We asked Cosumnes Fire Department Fire Chief Tracey Hansen some questions on the first responder fee.
Question on the fee. Before treating someone, is the person informed there may be a fee? I can see where there could be some confusion if a person on the scene is offered medical care and doesn’t realize it’s a charge. Also is the fee charged to every person that is helped? For example an accident and there are 5 people and all are looked at, are all 5 assessed a fee?
Answer: Our crews do not make the billing information the focus of their responsibilities at the scene of an emergency. Their sole focus is assessing and treating any patients they encounter at scene and mitigating any hazards found. The fee is allowed by state law (CA Health and Safety Code 13910-13916) and was instituted to recover the costs of providing advanced life support services on our engines and truck in our jurisdiction. Those critical service delivery costs are not covered by property taxes. Similarly, we charge a fee for transporting patients in our ambulances. These fees are intended to provide cost recovery only, not profit. When the fee was being considered, we completed considerable public outreach. In fact, we put together a committee representing those in our community that might be most likely to use our medical services. We went “on the road” presenting to Elk Grove and Galt Chambers. I met with the residents at local assisted living facility. We put on a meeting at the Senior Center in Elk Grove. We shared our consideration for the fee with the local newspapers. During those meetings we shared the all the information about the proposed fee with everyone we met with, and that we were considering adopting the fee to address the costs of providing the advanced life support services. This amount of outreach when considering a fee n not typical for most public agencies, but the CSD has a long history of doing considerable public outreach in may of these types of things. During the time we were considering the fee, our agency was suffering deep cuts in property tax revenues due to the recession. We had a rotating engine company closure nearly everyday which was significantly effecting our response times to emergencies in the affected response area. We saw this as an opportunity to cost recover for those services easing the burden on the General Fund thereby allowing us to reinstate the daily staffing on the engine company that was closed. As you know, we were able to eliminate that engine company closure months ago in part due to the relief felt by this revenue source.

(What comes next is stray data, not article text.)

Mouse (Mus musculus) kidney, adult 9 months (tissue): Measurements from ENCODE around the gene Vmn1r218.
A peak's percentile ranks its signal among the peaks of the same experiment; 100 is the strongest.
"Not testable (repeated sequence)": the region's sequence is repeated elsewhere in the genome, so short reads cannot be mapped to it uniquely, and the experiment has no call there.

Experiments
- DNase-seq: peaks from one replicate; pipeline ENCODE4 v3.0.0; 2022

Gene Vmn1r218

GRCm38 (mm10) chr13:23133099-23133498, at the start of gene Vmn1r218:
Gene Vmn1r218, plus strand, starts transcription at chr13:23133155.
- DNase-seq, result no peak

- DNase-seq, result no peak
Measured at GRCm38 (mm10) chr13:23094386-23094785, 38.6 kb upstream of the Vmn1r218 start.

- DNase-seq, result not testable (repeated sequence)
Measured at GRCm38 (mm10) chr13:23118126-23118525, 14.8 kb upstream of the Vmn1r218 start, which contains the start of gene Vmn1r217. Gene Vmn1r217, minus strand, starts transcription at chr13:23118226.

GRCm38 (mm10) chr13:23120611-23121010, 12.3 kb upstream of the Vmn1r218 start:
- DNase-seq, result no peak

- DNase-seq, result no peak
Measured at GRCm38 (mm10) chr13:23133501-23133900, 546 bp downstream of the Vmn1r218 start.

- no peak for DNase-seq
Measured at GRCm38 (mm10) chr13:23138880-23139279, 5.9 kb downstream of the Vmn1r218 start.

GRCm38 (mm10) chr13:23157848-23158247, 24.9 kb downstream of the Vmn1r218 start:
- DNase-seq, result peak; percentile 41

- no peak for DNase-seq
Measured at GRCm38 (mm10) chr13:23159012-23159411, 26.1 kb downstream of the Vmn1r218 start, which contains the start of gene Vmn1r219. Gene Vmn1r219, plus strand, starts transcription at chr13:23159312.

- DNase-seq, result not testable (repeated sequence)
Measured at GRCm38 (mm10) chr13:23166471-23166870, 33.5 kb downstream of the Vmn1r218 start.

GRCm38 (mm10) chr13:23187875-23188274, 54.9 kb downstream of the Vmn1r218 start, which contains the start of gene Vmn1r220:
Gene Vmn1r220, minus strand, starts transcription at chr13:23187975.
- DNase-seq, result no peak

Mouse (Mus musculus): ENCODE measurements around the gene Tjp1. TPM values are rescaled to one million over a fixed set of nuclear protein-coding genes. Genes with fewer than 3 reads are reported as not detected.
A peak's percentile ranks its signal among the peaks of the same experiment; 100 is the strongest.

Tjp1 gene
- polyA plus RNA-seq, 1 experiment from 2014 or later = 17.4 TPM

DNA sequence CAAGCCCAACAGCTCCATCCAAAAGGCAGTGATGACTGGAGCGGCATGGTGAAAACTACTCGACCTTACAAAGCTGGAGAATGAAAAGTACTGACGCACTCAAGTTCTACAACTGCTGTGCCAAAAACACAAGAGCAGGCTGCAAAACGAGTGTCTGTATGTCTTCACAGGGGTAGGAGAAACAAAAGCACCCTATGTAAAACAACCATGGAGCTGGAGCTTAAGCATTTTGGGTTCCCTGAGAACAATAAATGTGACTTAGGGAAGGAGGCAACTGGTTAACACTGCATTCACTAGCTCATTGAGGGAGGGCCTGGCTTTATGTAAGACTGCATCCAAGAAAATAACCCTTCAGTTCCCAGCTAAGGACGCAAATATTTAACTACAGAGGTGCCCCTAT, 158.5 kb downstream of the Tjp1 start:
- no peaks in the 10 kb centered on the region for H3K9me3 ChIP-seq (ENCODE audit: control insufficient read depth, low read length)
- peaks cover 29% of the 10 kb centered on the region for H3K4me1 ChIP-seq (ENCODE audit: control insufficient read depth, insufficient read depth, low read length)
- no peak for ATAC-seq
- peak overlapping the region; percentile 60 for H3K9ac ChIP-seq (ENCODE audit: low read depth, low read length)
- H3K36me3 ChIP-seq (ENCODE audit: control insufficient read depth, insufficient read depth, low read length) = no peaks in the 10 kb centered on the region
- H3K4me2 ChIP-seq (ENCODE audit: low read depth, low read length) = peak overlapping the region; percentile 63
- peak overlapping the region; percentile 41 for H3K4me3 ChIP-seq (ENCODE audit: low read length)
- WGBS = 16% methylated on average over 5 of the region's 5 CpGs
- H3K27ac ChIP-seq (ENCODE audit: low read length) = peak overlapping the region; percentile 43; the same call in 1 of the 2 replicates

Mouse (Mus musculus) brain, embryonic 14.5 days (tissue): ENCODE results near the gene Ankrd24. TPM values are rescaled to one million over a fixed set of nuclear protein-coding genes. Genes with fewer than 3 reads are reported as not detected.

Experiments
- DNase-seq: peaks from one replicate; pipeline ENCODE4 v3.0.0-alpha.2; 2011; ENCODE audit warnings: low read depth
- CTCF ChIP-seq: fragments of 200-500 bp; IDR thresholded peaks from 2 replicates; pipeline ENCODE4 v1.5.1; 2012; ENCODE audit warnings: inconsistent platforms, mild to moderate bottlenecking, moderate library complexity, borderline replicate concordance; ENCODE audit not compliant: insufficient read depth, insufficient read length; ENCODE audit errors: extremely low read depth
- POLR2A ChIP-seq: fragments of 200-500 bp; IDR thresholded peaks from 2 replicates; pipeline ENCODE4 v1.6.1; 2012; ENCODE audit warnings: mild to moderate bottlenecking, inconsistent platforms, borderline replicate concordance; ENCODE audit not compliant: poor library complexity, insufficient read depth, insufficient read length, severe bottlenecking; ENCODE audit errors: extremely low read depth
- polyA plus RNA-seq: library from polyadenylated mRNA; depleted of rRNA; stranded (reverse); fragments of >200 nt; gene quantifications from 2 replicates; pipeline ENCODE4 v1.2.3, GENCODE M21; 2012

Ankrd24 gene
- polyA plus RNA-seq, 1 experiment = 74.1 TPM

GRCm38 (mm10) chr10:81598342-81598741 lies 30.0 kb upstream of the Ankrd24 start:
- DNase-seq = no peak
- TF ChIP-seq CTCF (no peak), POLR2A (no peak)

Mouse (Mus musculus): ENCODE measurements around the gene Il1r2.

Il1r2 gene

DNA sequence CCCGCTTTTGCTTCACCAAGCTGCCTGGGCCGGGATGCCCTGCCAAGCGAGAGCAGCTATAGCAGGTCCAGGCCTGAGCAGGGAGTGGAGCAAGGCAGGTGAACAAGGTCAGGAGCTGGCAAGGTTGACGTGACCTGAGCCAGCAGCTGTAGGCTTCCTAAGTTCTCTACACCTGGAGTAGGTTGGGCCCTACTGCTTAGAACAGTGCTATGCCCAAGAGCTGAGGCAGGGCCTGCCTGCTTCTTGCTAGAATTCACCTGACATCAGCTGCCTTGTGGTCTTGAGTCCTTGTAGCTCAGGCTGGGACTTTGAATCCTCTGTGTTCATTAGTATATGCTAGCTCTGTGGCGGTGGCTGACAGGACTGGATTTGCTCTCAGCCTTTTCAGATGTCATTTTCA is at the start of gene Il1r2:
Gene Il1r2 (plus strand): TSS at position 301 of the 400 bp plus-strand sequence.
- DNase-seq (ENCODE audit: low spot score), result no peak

The fee amount was developed by an independent consultant hired to objectively look at the costs for the service. They took the typical time a first responder engine or truck is at scene of a medical aid from our historical records, which turned out to be 20 minutes. They considered the costs of personnel on the engine, the wear and tear on the apparatus themselves, etc. for that 20 minute window in coming to a number to recover costs. At the time of the fee implementation that was $143, but may be adjusted each fiscal year based on Medical CPI, so it has gone up slightly today at $147 . Our fee application is also unique in that we prorate the fee based on the number of patients and the number of units that respond and are directly assigned patient care at an incident. For example, when we respond to a structure fire there are many engines and trucks at scene. Let’s say at that structure fire we treat a patient. The fee would be charged based solely on the engine and/or truck companies who participate in assessing and treating the patient, not the total number of resources as scene fighting the fire. If the medic unit at scene handles the medical need and no engine or truck company personnel assist, there is no First Responder Fee applied. If the engine or truck company are cancelled before arrival at a scene the fee is not applied. If the person we contact is not a “patient” as described by state law and county protocol, there is no bill applied. The fee is triggered by the patient care record generated we gain the details about whether or not the incident qualifies for application of the fee based on the fields filled out by our paramedics at scene.